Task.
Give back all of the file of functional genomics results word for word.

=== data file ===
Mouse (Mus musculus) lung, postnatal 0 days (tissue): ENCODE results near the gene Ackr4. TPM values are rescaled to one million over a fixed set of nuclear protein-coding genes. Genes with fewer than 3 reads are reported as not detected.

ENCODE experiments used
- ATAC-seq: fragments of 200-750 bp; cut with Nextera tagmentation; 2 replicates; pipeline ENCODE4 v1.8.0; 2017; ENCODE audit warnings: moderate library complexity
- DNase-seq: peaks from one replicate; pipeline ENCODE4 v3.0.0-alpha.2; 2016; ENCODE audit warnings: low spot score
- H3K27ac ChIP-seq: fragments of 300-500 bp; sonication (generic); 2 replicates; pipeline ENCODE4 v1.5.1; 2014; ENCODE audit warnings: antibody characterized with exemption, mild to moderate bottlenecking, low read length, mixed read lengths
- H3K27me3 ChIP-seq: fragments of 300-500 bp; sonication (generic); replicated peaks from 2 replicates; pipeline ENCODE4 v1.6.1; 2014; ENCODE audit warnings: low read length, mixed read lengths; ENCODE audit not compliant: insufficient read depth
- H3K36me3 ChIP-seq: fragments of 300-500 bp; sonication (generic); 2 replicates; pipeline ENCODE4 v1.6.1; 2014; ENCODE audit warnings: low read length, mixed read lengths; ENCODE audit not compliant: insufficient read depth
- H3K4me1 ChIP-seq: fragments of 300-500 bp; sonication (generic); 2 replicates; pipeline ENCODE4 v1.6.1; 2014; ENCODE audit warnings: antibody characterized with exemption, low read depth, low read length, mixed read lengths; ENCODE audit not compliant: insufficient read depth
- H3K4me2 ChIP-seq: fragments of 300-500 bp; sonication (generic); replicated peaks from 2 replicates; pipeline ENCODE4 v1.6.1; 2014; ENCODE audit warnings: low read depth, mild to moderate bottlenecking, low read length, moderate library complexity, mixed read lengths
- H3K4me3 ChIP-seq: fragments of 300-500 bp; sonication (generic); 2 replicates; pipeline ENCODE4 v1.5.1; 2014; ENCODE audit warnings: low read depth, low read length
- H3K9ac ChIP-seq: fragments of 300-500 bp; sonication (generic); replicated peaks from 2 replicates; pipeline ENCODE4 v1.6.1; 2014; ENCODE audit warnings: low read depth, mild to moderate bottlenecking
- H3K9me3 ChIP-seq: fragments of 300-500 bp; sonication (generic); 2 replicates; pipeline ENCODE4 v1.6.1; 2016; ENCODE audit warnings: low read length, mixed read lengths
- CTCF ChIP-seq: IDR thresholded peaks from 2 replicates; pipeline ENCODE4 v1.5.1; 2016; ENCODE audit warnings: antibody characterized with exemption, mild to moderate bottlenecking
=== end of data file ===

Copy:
Mouse (Mus musculus) lung, postnatal 0 days (tissue): ENCODE results near the gene Ackr4. TPM values are rescaled to one million over a fixed set of nuclear protein-coding genes. Genes with fewer than 3 reads are reported as not detected.

ENCODE experiments used
- ATAC-seq: fragments of 200-750 bp; cut with Nextera tagmentation; 2 replicates; pipeline ENCODE4 v1.8.0; 2017; ENCODE audit warnings: moderate library complexity
- DNase-seq: peaks from one replicate; pipeline ENCODE4 v3.0.0-alpha.2; 2016; ENCODE audit warnings: low spot score
- H3K27ac ChIP-seq: fragments of 300-500 bp; sonication (generic); 2 replicates; pipeline ENCODE4 v1.5.1; 2014; ENCODE audit warnings: antibody characterized with exemption, mild to moderate bottlenecking, low read length, mixed read lengths
- H3K27me3 ChIP-seq: fragments of 300-500 bp; sonication (generic); replicated peaks from 2 replicates; pipeline ENCODE4 v1.6.1; 2014; ENCODE audit warnings: low read length, mixed read lengths; ENCODE audit not compliant: insufficient read depth
- H3K36me3 ChIP-seq: fragments of 300-500 bp; sonication (generic); 2 replicates; pipeline ENCODE4 v1.6.1; 2014; ENCODE audit warnings: low read length, mixed read lengths; ENCODE audit not compliant: insufficient read depth
- H3K4me1 ChIP-seq: fragments of 300-500 bp; sonication (generic); 2 replicates; pipeline ENCODE4 v1.6.1; 2014; ENCODE audit warnings: antibody characterized with exemption, low read depth, low read length, mixed read lengths; ENCODE audit not compliant: insufficient read depth
- H3K4me2 ChIP-seq: fragments of 300-500 bp; sonication (generic); replicated peaks from 2 replicates; pipeline ENCODE4 v1.6.1; 2014; ENCODE audit warnings: low read depth, mild to moderate bottlenecking, low read length, moderate library complexity, mixed read lengths
- H3K4me3 ChIP-seq: fragments of 300-500 bp; sonication (generic); 2 replicates; pipeline ENCODE4 v1.5.1; 2014; ENCODE audit warnings: low read depth, low read length
- H3K9ac ChIP-seq: fragments of 300-500 bp; sonication (generic); replicated peaks from 2 replicates; pipeline ENCODE4 v1.6.1; 2014; ENCODE audit warnings: low read depth, mild to moderate bottlenecking
- H3K9me3 ChIP-seq: fragments of 300-500 bp; sonication (generic); 2 replicates; pipeline ENCODE4 v1.6.1; 2016; ENCODE audit warnings: low read length, mixed read lengths
- CTCF ChIP-seq: IDR thresholded peaks from 2 replicates; pipeline ENCODE4 v1.5.1; 2016; ENCODE audit warnings: antibody characterized with exemption, mild to moderate bottlenecking